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With closed eyes, outstretched arms, lifted heads and hopeful hearts, Utah believers united with Americans across the country Thursday morning for the 62nd National Day of Prayer.

The Rev. Michael J. Imperiale, senior pastor of Salt Lake City's First Presbyterian Church, delivered a special message at Calvary Chapel of Salt Lake. The gathering included a breakfast and live-streaming of the national ceremony from Washington, D.C.

In a proclamation marking this year's event, President Barack Obama declared that prayer "brings communities together and can be a wellspring of strength and support" — especially in the wake of the Boston bombings, the Newtown, Conn., school shootings and the deadly explosion in West, Texas.

"In the aftermath of senseless acts of violence, the prayers of countless Americans signal to grieving families and a suffering community that they are not alone," Obama wrote. "Their pain is a shared pain, and their hope a shared hope. Regardless of religion or creed, Americans reflect on the sacredness of life and express their sympathy for the wounded, offering comfort and holding up a light in an hour of darkness."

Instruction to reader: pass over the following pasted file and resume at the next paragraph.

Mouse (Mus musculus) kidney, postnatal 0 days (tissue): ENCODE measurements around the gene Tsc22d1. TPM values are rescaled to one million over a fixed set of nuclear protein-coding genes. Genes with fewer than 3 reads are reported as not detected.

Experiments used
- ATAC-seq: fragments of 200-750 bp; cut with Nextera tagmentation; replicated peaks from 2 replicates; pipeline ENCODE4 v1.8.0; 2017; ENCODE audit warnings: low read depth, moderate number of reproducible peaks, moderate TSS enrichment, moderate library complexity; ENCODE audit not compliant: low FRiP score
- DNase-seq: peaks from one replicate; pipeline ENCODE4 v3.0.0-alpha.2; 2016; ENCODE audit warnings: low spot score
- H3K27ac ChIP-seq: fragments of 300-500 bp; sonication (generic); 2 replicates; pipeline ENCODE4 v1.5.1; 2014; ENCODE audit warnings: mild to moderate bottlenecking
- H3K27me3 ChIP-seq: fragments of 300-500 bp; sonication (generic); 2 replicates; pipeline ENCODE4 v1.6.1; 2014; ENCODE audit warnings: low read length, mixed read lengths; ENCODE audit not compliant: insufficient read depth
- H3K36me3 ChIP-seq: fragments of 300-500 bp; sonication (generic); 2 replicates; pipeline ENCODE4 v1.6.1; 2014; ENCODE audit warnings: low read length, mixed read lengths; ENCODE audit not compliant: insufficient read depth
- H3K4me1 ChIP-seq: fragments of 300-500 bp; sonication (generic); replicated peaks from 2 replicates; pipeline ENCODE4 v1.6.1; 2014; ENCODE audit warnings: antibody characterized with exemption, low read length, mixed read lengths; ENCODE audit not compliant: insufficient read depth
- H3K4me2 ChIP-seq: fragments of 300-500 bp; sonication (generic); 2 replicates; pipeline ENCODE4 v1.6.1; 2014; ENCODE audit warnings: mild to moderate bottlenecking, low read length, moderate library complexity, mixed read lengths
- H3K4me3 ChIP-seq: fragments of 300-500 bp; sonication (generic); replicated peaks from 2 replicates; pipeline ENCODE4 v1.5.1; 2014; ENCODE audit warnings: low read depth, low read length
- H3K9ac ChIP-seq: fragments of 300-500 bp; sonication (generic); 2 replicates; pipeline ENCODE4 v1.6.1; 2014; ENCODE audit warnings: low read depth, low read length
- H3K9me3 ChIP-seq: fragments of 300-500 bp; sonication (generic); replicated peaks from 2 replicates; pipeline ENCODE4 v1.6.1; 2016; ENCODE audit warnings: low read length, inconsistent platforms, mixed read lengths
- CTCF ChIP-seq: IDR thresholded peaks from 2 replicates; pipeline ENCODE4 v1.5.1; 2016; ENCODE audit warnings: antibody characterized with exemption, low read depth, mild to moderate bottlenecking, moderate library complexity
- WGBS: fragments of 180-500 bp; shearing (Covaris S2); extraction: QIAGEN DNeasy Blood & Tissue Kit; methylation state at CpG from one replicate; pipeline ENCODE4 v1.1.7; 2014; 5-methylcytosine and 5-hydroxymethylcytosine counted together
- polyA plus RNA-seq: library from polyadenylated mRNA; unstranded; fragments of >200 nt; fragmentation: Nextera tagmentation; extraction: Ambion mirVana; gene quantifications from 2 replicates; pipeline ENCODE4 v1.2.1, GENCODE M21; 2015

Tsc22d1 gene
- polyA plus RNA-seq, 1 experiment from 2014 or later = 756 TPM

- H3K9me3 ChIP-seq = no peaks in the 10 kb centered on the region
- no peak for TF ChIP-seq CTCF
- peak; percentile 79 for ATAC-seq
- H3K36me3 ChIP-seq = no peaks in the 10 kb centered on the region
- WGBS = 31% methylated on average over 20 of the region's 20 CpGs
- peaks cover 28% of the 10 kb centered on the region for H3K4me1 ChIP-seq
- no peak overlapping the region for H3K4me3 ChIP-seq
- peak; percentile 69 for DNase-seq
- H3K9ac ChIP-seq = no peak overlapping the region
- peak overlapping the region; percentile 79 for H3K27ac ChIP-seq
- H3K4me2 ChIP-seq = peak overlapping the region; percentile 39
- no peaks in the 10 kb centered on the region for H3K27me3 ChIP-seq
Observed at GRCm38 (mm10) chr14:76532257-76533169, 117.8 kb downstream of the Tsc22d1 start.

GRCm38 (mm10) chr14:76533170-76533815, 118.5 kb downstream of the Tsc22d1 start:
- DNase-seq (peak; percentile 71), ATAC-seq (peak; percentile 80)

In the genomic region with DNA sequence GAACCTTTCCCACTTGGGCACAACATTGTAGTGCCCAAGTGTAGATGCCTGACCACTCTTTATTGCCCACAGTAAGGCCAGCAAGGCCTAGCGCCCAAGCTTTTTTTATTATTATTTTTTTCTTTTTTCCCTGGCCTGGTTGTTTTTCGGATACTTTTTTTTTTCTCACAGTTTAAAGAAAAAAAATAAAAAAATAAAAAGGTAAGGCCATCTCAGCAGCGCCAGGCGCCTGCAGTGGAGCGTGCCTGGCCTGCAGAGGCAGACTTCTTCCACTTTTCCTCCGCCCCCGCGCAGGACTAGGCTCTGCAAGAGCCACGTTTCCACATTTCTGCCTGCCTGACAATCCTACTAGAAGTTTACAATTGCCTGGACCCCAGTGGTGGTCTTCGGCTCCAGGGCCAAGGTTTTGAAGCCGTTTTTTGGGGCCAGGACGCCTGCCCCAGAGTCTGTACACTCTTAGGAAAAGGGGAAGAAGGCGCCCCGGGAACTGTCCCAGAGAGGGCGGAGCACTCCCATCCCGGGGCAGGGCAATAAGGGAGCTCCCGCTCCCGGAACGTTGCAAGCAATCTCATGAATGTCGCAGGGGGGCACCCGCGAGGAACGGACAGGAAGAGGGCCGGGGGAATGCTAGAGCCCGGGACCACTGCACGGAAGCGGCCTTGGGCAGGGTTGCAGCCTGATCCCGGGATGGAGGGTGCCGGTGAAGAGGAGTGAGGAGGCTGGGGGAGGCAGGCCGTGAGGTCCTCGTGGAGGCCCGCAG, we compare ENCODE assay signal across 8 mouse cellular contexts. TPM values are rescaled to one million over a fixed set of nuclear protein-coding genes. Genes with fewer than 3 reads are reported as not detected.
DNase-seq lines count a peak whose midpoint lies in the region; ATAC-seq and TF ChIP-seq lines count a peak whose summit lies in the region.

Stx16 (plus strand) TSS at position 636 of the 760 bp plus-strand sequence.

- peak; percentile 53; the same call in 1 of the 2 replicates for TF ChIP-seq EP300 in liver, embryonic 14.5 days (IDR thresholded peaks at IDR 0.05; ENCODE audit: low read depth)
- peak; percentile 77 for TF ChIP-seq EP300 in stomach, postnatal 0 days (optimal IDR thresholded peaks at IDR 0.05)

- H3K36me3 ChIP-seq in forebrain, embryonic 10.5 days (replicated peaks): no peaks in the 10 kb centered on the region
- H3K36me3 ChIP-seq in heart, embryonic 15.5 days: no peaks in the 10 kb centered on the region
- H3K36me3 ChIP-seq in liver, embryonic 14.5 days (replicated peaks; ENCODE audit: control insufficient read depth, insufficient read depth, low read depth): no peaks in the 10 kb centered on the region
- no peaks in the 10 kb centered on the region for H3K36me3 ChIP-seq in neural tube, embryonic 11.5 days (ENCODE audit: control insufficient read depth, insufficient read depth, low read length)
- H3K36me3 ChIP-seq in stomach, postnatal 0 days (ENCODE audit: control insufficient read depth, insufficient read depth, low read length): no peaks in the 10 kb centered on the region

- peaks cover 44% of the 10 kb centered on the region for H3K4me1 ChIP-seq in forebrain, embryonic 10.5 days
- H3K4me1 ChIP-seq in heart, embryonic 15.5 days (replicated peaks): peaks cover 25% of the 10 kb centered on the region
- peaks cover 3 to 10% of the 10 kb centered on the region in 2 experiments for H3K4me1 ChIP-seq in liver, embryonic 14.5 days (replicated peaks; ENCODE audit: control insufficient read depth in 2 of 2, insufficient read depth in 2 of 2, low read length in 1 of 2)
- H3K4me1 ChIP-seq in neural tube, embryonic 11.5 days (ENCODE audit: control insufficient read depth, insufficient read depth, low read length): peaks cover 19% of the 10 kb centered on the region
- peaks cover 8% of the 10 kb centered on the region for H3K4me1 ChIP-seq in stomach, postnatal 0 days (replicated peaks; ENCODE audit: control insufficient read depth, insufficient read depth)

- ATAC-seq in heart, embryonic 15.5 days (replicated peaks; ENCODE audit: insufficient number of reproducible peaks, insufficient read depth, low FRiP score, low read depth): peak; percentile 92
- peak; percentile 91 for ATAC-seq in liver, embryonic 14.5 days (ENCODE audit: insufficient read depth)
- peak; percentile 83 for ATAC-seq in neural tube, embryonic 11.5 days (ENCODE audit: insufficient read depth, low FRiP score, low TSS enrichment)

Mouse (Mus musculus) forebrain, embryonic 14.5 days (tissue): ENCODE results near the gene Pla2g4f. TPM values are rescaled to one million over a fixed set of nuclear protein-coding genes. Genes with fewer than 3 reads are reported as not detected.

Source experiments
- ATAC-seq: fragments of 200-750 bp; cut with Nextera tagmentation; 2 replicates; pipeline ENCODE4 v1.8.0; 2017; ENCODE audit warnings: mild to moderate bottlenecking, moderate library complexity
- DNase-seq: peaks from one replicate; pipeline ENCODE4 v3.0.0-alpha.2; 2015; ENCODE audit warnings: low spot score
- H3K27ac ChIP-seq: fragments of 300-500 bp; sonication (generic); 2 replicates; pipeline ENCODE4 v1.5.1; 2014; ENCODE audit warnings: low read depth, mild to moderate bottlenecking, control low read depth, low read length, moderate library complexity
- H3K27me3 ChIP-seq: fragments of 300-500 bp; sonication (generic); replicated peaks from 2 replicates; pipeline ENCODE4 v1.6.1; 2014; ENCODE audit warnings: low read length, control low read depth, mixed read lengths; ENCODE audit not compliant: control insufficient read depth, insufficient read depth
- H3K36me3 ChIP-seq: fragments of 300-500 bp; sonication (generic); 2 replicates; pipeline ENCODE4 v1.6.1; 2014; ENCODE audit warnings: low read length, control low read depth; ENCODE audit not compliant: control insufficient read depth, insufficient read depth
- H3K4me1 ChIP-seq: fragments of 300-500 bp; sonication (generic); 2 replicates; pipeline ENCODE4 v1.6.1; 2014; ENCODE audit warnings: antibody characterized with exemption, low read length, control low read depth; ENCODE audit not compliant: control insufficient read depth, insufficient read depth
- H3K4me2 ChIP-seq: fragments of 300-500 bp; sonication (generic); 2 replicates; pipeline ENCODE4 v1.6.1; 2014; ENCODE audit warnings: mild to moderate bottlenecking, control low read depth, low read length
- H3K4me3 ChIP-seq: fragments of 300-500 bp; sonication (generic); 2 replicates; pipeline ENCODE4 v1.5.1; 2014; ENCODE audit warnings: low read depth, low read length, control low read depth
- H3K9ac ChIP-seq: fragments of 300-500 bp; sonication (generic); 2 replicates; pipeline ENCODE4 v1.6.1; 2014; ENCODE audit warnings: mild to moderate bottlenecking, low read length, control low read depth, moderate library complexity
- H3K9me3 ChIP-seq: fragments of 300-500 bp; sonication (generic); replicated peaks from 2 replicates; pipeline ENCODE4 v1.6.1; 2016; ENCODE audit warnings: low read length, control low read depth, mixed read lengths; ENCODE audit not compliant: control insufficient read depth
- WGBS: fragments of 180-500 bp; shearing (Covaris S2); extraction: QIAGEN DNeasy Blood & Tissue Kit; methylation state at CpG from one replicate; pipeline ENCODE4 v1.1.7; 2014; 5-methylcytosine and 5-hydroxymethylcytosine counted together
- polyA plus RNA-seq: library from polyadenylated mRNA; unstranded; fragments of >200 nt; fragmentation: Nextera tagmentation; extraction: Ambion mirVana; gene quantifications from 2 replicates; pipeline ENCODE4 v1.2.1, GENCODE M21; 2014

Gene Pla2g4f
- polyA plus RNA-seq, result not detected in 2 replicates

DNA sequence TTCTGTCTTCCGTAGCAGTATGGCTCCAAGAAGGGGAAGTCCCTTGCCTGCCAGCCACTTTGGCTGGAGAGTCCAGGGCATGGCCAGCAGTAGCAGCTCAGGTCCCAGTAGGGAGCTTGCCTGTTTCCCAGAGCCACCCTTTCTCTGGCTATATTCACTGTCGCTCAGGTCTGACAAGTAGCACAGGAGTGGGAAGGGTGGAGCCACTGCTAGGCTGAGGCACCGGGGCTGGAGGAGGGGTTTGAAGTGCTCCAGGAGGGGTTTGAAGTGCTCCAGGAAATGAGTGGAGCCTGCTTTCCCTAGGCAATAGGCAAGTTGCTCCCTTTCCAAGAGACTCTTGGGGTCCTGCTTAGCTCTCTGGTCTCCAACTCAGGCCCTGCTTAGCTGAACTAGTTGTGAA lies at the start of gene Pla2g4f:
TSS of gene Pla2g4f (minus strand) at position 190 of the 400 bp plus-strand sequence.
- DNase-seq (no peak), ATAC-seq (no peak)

The day of prayer began in 1775 when the Continental Congress asked Americans to pray for guidance as it was trying to birth a nation. President Abraham Lincoln called for a day of "humiliation, fasting and prayer" in 1863.

Nearly a century later, President Harry Truman made it an annual event, and, in 1988, President Ronald Reagan set aside the first Thursday in May so citizens could join in worship across all religious boundaries.